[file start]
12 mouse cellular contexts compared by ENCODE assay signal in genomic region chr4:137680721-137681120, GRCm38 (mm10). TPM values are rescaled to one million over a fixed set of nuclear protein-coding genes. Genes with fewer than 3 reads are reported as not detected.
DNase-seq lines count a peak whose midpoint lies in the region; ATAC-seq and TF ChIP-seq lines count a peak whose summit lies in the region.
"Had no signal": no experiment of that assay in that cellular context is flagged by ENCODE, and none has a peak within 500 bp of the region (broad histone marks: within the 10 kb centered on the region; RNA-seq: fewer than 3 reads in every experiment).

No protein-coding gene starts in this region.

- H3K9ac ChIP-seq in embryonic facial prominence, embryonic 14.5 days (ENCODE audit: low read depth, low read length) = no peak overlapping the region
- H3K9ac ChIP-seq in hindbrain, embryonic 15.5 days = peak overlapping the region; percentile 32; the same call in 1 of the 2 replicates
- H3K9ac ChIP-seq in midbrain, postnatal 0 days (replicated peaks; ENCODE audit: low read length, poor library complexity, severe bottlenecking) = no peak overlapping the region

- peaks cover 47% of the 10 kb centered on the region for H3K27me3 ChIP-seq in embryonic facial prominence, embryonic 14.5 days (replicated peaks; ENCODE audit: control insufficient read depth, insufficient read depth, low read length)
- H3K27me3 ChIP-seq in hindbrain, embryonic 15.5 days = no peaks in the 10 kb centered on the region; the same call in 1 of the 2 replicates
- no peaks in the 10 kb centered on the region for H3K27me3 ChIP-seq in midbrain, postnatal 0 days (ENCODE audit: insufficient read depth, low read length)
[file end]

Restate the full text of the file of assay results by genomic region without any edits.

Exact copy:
12 mouse cellular contexts compared by ENCODE assay signal in genomic region chr4:137680721-137681120, GRCm38 (mm10). TPM values are rescaled to one million over a fixed set of nuclear protein-coding genes. Genes with fewer than 3 reads are reported as not detected.
DNase-seq lines count a peak whose midpoint lies in the region; ATAC-seq and TF ChIP-seq lines count a peak whose summit lies in the region.
"Had no signal": no experiment of that assay in that cellular context is flagged by ENCODE, and none has a peak within 500 bp of the region (broad histone marks: within the 10 kb centered on the region; RNA-seq: fewer than 3 reads in every experiment).

No protein-coding gene starts in this region.

- H3K9ac ChIP-seq in embryonic facial prominence, embryonic 14.5 days (ENCODE audit: low read depth, low read length) = no peak overlapping the region
- H3K9ac ChIP-seq in hindbrain, embryonic 15.5 days = peak overlapping the region; percentile 32; the same call in 1 of the 2 replicates
- H3K9ac ChIP-seq in midbrain, postnatal 0 days (replicated peaks; ENCODE audit: low read length, poor library complexity, severe bottlenecking) = no peak overlapping the region

- peaks cover 47% of the 10 kb centered on the region for H3K27me3 ChIP-seq in embryonic facial prominence, embryonic 14.5 days (replicated peaks; ENCODE audit: control insufficient read depth, insufficient read depth, low read length)
- H3K27me3 ChIP-seq in hindbrain, embryonic 15.5 days = no peaks in the 10 kb centered on the region; the same call in 1 of the 2 replicates
- no peaks in the 10 kb centered on the region for H3K27me3 ChIP-seq in midbrain, postnatal 0 days (ENCODE audit: insufficient read depth, low read length)